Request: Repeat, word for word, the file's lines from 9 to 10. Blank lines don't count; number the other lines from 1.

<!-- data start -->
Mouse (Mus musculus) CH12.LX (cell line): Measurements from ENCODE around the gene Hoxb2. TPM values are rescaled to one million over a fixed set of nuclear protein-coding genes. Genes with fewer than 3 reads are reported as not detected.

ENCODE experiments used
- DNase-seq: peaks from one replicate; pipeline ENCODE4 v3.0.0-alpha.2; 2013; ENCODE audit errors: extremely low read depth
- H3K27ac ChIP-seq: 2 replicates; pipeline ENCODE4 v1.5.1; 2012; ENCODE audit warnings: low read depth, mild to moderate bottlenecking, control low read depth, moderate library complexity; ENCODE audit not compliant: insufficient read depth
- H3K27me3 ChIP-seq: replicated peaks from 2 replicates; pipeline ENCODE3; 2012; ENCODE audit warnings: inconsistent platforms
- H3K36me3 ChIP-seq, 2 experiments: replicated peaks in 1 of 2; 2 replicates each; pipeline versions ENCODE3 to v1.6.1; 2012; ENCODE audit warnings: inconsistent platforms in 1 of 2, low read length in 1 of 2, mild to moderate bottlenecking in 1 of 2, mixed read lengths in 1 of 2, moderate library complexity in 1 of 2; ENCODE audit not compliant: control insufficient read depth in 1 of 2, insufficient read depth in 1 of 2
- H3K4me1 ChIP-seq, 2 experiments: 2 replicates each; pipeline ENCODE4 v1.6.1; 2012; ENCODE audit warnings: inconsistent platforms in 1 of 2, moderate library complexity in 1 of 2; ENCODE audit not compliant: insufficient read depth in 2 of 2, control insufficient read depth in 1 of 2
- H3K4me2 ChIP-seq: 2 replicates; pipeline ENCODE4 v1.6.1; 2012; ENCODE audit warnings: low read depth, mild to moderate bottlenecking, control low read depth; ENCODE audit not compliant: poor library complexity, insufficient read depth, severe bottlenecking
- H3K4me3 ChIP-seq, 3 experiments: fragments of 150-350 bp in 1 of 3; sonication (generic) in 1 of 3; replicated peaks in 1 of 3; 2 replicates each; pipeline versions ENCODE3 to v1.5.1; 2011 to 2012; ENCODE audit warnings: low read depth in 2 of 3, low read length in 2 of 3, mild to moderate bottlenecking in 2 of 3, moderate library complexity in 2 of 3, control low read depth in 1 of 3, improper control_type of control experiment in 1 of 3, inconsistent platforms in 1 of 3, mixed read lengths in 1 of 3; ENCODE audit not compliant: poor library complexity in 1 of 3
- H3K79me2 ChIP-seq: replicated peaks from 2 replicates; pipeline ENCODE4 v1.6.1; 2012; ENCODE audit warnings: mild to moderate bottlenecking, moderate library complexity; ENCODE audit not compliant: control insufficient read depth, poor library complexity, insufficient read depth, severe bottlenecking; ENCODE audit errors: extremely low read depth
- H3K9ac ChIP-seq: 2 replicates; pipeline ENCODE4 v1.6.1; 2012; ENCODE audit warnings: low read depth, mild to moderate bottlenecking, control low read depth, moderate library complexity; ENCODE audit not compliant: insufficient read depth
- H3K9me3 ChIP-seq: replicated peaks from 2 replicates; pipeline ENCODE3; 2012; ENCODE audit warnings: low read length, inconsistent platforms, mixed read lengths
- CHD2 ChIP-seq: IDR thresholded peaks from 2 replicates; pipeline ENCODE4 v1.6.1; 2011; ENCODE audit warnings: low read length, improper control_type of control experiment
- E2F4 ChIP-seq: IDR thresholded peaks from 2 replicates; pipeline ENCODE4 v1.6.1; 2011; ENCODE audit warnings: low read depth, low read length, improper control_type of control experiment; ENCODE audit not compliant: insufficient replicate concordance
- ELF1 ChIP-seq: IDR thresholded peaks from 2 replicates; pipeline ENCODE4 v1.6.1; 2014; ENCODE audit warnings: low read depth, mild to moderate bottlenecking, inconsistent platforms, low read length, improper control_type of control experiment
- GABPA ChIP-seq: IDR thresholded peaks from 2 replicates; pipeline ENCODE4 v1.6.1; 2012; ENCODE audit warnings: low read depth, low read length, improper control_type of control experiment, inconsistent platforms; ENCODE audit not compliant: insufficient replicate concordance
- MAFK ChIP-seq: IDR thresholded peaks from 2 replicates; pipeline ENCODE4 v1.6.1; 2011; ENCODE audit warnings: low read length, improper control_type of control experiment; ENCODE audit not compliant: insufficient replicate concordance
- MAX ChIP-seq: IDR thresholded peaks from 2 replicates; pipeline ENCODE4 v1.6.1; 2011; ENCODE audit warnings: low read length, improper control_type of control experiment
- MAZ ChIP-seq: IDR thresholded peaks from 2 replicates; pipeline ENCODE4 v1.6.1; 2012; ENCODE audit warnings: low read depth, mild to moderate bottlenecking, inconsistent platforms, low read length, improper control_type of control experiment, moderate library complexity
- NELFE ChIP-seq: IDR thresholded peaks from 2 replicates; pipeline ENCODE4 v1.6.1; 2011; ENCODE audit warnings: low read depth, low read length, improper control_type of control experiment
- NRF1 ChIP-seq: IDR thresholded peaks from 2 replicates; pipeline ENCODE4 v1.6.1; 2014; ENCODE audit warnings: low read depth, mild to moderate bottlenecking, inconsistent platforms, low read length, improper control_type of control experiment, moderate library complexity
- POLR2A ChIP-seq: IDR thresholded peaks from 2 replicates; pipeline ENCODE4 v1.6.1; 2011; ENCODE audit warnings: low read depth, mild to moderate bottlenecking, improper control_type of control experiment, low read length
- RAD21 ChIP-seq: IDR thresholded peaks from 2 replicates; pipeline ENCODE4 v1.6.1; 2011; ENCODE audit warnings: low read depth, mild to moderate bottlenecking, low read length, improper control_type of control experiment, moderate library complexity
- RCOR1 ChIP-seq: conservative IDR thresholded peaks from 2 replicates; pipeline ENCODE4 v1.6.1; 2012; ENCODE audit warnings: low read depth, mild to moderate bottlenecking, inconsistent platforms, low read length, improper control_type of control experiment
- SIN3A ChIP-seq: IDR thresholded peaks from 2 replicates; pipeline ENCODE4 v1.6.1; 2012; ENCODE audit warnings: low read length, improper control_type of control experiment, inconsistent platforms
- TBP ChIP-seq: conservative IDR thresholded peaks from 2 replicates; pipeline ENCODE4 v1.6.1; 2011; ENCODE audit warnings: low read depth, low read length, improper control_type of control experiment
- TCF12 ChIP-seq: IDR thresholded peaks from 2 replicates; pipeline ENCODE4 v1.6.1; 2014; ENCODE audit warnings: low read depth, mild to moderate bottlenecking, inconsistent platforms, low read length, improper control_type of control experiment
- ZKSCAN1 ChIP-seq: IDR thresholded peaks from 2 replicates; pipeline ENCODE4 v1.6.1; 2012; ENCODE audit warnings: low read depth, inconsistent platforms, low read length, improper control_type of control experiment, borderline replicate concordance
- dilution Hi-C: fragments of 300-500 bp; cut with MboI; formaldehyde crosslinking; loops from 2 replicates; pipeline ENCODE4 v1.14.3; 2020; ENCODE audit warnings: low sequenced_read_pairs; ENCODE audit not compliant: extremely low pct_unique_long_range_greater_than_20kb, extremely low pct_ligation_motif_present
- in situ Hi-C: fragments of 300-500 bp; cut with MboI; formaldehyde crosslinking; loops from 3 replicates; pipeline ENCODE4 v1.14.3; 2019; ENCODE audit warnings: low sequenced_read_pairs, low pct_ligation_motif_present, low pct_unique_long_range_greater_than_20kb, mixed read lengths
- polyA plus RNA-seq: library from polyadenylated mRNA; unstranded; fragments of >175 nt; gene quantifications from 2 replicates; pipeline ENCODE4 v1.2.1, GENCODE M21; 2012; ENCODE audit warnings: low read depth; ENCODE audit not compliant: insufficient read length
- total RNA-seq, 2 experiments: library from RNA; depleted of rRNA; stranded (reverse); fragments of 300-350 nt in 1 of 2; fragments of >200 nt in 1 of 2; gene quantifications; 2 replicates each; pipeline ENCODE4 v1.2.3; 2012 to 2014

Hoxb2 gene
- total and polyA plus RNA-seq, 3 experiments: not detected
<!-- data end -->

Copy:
- H3K4me3 ChIP-seq, 3 experiments: fragments of 150-350 bp in 1 of 3; sonication (generic) in 1 of 3; replicated peaks in 1 of 3; 2 replicates each; pipeline versions ENCODE3 to v1.5.1; 2011 to 2012; ENCODE audit warnings: low read depth in 2 of 3, low read length in 2 of 3, mild to moderate bottlenecking in 2 of 3, moderate library complexity in 2 of 3, control low read depth in 1 of 3, improper control_type of control experiment in 1 of 3, inconsistent platforms in 1 of 3, mixed read lengths in 1 of 3; ENCODE audit not compliant: poor library complexity in 1 of 3
- H3K79me2 ChIP-seq: replicated peaks from 2 replicates; pipeline ENCODE4 v1.6.1; 2012; ENCODE audit warnings: mild to moderate bottlenecking, moderate library complexity; ENCODE audit not compliant: control insufficient read depth, poor library complexity, insufficient read depth, severe bottlenecking; ENCODE audit errors: extremely low read depth